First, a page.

Looking to add some Ivy League-appropriate extracurriculars to your resume? From participating in competitions to gaining entry to selective summer programs, here are some tips on improving your extracurricular profile before applying to college. 


Understanding your chances of admission can be a challenge. That’s why we created a data-driven chancing engine that will let you know your odds of acceptance at your dream schools. Unlike other chancing engines, which are based on academics only, ours looks at your profile holistically, including more qualitative factors such as extracurriculars. Try our chancing calculator for yourself – it’s free!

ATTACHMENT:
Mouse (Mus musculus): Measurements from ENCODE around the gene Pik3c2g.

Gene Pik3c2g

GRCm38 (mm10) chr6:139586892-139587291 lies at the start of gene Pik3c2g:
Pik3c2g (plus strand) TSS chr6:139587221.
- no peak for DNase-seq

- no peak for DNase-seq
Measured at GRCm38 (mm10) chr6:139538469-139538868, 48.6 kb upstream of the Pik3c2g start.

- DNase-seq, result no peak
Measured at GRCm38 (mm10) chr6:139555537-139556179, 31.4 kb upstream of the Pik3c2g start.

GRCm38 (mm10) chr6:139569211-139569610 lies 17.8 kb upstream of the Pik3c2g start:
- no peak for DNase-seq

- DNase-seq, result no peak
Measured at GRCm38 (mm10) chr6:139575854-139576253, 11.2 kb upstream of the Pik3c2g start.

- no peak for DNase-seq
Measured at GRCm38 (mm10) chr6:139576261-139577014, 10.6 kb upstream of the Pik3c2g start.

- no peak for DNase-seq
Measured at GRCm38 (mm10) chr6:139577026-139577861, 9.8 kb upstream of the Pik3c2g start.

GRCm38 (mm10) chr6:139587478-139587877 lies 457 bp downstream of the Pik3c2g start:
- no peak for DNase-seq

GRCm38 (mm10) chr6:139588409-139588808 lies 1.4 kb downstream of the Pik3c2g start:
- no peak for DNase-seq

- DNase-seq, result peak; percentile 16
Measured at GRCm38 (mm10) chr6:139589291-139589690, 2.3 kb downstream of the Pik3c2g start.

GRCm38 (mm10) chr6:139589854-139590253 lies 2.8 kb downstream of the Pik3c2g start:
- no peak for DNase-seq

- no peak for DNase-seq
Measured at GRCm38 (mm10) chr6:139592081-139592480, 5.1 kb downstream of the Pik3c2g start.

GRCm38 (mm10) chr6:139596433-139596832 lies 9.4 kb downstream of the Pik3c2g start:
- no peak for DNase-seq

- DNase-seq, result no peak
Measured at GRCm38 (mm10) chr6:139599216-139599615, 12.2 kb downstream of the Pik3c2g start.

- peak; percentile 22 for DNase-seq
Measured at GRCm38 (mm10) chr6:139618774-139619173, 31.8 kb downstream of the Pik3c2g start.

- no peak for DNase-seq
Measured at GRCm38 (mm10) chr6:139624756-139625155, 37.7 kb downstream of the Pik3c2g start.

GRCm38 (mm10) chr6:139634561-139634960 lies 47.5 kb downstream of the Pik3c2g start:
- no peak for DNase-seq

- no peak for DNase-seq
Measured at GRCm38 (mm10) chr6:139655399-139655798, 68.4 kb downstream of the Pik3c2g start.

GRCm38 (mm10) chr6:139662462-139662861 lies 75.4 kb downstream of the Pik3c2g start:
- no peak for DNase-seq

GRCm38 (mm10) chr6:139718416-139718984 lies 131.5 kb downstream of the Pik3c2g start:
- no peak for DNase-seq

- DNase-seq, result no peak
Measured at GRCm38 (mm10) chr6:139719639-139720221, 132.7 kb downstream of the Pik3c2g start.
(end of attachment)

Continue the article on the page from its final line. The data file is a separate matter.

Short Bio
A graduate of the Master of Professional Writing program at USC, April Maguire taught freshman composition while earning her degree. Over the years, she has worked as a writer, editor, tutor, and content manager. Currently, she operates a freelance writing business and lives in Los Angeles with her husband and their three rowdy cats.